Crouse v. Crouse, 19168

CourtSupreme Court of South Dakota
Citation552 N.W.2d 413,1996 SD 95
Docket NumberNo. 19168,19168
PartiesStephanie R. CROUSE, Plaintiff and Appellee, v. Matthew CROUSE, Defendant and Appellant. . Considered on Briefs
Decision Date14 February 1996

John A. Gors of DeVany & Gors, Vermillion, for plaintiff and appellee.

Robert C. Ulrich, Vermillion, for defendant and appellant.


¶1 In a divorce action involving the custody of three children, the trial court found the husband was not the father of the oldest boy and granted custody to the mother. The court also awarded her the parties' two biological children pursuant to the rule which restricts splitting half-siblings. The husband appeals asserting the court never considered the best interests of the children. We affirm in part, reverse in part and remand.


¶2 Stephanie and Matthew Crouse were married in Carroll, Iowa on September 10, 1990. In January 1993, they separated and Stephanie filed for divorce. In her complaint she alleged Matthew was not the father of the oldest child, Tyler, born on March 2, 1990, six months before their marriage. Two other children were born during the marriage, but there is no dispute Matthew is their biological father. When the parties reconciled the divorce was not pursued. Stephanie brought a second divorce action on January 5, 1994 and within a month took the three children from their home in Iowa to Vermillion, South Dakota. In April, Stephanie informally relinquished custody of all three children to Matthew. They resided with him in Carroll, Iowa until March 31, 1995 when the trial court awarded their custody to Stephanie.

¶3 We need not discuss all the specifics of what one witness described as a "toxic" relationship between these parties. Both had a history of substance abuse and emotional problems. Their frequent arguments sometimes culminated in physical altercations. Stephanie received an assault conviction for striking Matthew. Matthew assaulted Stephanie a number of times, once breaking her nose. Also, he was convicted for physically abusing Tyler when he was six months old.

¶4 At trial, Matthew testified he believed he was Tyler's biological father and always treated him as his son. According to Matthew, the first time Stephanie told him he was not Tyler's father was in December 1992, a month before the first divorce filing. Stephanie testified, however, Matthew could not have reasonably believed he was the father, because she first met him at a New Year's Eve dance on January 1, 1990, when she was seven months pregnant. Although Tyler's birth certificate initially listed no one as the father, the parties later made arrangements under Iowa law to have it amended to show Matthew as the father. In view of this dispute, the court ordered paternity blood testing which conclusively established Matthew was not Tyler's biological father.

¶5 The trial court found: (1) Matthew, not being the father, had no custodial rights to Tyler; (2) Matthew always knew he was not Tyler's father; (3) Stephanie was not an unfit parent, nor were there extraordinary circumstances affecting the children's welfare; (4) no compelling reasons justified separating the siblings; and therefore (5) custody of all three children should be awarded to Stephanie. The court made no findings on the best interests of the children. On appeal Matthew contends the trial court erred in awarding Tyler's custody to his mother and in not considering the children's best interests.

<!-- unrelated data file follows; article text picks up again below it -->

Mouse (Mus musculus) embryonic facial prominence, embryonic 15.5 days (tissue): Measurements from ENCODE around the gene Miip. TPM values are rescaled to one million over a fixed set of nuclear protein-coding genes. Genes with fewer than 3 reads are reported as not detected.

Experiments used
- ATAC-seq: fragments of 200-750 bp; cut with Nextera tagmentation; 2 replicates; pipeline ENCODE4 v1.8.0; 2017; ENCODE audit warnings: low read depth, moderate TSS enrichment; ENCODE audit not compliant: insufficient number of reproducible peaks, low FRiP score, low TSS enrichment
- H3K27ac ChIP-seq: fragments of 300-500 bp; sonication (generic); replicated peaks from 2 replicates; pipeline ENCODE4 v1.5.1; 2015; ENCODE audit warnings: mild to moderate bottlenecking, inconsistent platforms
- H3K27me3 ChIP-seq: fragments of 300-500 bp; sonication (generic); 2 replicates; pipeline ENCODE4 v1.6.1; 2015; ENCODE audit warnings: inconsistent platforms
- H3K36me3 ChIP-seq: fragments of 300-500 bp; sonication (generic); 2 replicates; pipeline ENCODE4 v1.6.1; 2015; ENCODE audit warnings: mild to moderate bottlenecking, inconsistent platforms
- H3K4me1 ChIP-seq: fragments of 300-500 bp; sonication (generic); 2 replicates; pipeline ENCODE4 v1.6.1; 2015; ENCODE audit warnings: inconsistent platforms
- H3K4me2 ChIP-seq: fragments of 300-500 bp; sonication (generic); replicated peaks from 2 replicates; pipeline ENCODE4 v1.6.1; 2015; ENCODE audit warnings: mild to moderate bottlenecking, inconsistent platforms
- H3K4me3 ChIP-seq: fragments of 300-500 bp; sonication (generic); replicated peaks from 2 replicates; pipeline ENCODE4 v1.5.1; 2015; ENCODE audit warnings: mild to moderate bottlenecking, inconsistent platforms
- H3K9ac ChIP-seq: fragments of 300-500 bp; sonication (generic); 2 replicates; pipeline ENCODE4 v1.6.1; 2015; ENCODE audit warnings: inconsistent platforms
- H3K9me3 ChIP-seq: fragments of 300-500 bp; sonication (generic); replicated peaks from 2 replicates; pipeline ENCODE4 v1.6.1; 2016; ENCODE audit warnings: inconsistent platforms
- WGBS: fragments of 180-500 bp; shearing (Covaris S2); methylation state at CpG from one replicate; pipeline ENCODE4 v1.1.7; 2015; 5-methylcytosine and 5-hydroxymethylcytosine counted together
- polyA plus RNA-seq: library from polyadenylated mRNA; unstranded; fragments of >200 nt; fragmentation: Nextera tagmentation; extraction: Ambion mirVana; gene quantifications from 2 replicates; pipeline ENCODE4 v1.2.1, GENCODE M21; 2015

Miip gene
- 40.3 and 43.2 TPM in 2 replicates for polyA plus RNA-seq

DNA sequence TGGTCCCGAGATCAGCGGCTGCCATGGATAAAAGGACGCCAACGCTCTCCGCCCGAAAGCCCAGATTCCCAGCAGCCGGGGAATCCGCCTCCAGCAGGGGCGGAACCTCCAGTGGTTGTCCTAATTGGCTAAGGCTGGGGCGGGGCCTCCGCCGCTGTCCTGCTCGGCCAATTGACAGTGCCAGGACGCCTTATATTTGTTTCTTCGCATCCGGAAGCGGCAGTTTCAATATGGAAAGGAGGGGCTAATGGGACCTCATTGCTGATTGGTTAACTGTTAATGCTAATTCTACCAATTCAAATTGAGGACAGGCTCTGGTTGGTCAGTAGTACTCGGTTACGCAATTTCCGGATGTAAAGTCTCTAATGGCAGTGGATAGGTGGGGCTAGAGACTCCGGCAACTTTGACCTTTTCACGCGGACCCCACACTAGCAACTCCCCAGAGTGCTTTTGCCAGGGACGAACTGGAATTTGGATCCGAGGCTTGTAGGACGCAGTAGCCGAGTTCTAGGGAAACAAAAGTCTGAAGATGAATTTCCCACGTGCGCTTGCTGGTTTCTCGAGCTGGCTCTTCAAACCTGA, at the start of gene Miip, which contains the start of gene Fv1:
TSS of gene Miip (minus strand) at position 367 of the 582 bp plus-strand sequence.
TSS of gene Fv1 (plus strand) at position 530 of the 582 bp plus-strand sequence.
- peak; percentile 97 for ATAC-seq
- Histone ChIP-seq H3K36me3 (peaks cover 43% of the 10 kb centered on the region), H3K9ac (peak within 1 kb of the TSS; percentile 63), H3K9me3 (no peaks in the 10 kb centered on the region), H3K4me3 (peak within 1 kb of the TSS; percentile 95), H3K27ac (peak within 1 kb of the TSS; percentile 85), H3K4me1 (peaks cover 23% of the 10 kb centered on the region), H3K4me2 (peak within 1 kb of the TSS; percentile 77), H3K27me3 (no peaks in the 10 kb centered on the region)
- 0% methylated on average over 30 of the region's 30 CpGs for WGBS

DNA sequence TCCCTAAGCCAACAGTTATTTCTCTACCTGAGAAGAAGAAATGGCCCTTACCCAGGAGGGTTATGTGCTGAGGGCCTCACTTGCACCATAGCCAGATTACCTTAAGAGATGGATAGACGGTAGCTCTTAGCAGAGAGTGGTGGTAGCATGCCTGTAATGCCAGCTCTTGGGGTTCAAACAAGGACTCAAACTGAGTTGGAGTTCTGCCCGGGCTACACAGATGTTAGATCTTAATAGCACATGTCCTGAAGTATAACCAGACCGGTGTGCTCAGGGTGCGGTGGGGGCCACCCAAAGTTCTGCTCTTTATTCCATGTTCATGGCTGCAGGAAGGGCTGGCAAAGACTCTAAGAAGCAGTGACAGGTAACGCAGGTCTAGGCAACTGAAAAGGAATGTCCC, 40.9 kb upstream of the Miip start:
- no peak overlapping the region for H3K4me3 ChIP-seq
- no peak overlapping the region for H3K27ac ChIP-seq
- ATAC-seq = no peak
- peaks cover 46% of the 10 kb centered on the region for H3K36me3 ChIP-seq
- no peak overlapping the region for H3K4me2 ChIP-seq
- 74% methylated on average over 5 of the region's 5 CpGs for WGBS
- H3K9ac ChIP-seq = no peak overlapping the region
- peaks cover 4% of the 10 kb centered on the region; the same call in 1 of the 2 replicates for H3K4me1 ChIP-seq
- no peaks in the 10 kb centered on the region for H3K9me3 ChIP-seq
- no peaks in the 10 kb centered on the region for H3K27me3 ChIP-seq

Standard of Review

¶6 Trial courts exercise broad discretion in child custody disputes; their decisions will not be disturbed absent a clear showing of an abuse of discretion. In re Janke, 500 N.W.2d 207, 211 (S.D.1993); Anderson v. Anderson, 472 N.W.2d 519, 520 (S.D.1991). Findings of fact will not be set aside unless clearly erroneous and due regard will be given to the trial court's ability to judge the credibility of witnesses. In re Janke, 500 N.W.2d at 211; Anderson, 472 N.W.2d at 520. Mixed questions of law and fact, which require us to apply a legal standard are reviewable de novo. Phipps Bros., Inc. v. Nelson's Oil & Gas, Inc., 508 N.W.2d 885, 888 (S.D.1993); In re Hendrickson's Health Care Serv., 462 N.W.2d 655, 656 (S.D.1990).

¶7 Birth Certificate--Presumption of Paternity

¶8 After the parties signed a petition to amend the birth certificate to declare Matthew's paternity and no one challenged it within three years, Matthew believes Tyler's paternity became fixed under Iowa law. Stephanie does not dispute that Iowa law controls this question. The Iowa statute provides Upon request and receipt of a sworn acknowledgment of paternity of a child born out of wedlock, signed by both parents, the state registrar shall amend a certificate of birth to show paternity if paternity is not shown on the birth certificate. Upon written request of the parents, the surname of the child may be changed on the certificate to that of the father....